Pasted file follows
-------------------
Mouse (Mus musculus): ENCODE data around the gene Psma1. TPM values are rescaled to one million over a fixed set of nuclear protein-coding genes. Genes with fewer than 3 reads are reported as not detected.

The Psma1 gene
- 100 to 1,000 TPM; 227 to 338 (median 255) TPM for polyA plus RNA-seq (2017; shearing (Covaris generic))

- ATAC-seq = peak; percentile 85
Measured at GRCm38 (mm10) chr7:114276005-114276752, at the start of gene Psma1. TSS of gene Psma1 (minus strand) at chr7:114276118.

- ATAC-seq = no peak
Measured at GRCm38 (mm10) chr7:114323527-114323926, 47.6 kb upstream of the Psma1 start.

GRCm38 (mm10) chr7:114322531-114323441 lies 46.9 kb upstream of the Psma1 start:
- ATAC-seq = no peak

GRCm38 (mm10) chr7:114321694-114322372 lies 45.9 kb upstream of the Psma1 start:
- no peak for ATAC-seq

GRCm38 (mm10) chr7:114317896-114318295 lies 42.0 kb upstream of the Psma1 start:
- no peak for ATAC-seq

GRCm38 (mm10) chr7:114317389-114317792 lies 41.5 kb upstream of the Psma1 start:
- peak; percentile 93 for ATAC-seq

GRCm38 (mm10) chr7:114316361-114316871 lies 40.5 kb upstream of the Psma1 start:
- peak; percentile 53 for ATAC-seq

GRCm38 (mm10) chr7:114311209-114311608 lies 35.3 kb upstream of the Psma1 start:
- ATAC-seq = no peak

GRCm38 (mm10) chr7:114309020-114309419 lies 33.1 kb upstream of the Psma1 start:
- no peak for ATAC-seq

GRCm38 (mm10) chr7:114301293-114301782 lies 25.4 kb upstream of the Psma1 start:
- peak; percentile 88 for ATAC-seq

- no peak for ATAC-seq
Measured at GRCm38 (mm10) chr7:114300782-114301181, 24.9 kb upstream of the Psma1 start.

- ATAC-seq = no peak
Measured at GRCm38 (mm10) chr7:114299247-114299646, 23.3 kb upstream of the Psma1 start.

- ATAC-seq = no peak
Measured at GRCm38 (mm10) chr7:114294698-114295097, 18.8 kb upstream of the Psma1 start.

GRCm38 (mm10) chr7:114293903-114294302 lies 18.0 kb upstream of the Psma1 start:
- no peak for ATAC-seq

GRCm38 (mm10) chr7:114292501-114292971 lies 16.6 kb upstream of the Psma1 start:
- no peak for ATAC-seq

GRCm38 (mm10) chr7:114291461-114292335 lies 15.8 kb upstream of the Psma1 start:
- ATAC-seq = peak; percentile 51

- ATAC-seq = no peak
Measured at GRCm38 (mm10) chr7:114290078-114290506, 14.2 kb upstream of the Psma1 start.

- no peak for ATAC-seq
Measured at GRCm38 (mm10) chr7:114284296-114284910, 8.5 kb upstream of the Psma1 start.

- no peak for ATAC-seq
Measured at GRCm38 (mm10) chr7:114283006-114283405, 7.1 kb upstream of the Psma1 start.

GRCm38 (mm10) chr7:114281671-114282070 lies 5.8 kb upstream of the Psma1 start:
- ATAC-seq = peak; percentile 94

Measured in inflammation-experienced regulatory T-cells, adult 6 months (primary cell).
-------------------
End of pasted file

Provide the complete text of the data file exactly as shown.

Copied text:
Mouse (Mus musculus): ENCODE data around the gene Psma1. TPM values are rescaled to one million over a fixed set of nuclear protein-coding genes. Genes with fewer than 3 reads are reported as not detected.

The Psma1 gene
- 100 to 1,000 TPM; 227 to 338 (median 255) TPM for polyA plus RNA-seq (2017; shearing (Covaris generic))

- ATAC-seq = peak; percentile 85
Measured at GRCm38 (mm10) chr7:114276005-114276752, at the start of gene Psma1. TSS of gene Psma1 (minus strand) at chr7:114276118.

- ATAC-seq = no peak
Measured at GRCm38 (mm10) chr7:114323527-114323926, 47.6 kb upstream of the Psma1 start.

GRCm38 (mm10) chr7:114322531-114323441 lies 46.9 kb upstream of the Psma1 start:
- ATAC-seq = no peak

GRCm38 (mm10) chr7:114321694-114322372 lies 45.9 kb upstream of the Psma1 start:
- no peak for ATAC-seq

GRCm38 (mm10) chr7:114317896-114318295 lies 42.0 kb upstream of the Psma1 start:
- no peak for ATAC-seq

GRCm38 (mm10) chr7:114317389-114317792 lies 41.5 kb upstream of the Psma1 start:
- peak; percentile 93 for ATAC-seq

GRCm38 (mm10) chr7:114316361-114316871 lies 40.5 kb upstream of the Psma1 start:
- peak; percentile 53 for ATAC-seq

GRCm38 (mm10) chr7:114311209-114311608 lies 35.3 kb upstream of the Psma1 start:
- ATAC-seq = no peak

GRCm38 (mm10) chr7:114309020-114309419 lies 33.1 kb upstream of the Psma1 start:
- no peak for ATAC-seq

GRCm38 (mm10) chr7:114301293-114301782 lies 25.4 kb upstream of the Psma1 start:
- peak; percentile 88 for ATAC-seq

- no peak for ATAC-seq
Measured at GRCm38 (mm10) chr7:114300782-114301181, 24.9 kb upstream of the Psma1 start.

- ATAC-seq = no peak
Measured at GRCm38 (mm10) chr7:114299247-114299646, 23.3 kb upstream of the Psma1 start.

- ATAC-seq = no peak
Measured at GRCm38 (mm10) chr7:114294698-114295097, 18.8 kb upstream of the Psma1 start.

GRCm38 (mm10) chr7:114293903-114294302 lies 18.0 kb upstream of the Psma1 start:
- no peak for ATAC-seq

GRCm38 (mm10) chr7:114292501-114292971 lies 16.6 kb upstream of the Psma1 start:
- no peak for ATAC-seq

GRCm38 (mm10) chr7:114291461-114292335 lies 15.8 kb upstream of the Psma1 start:
- ATAC-seq = peak; percentile 51

- ATAC-seq = no peak
Measured at GRCm38 (mm10) chr7:114290078-114290506, 14.2 kb upstream of the Psma1 start.

- no peak for ATAC-seq
Measured at GRCm38 (mm10) chr7:114284296-114284910, 8.5 kb upstream of the Psma1 start.

- no peak for ATAC-seq
Measured at GRCm38 (mm10) chr7:114283006-114283405, 7.1 kb upstream of the Psma1 start.

GRCm38 (mm10) chr7:114281671-114282070 lies 5.8 kb upstream of the Psma1 start:
- ATAC-seq = peak; percentile 94

Measured in inflammation-experienced regulatory T-cells, adult 6 months (primary cell).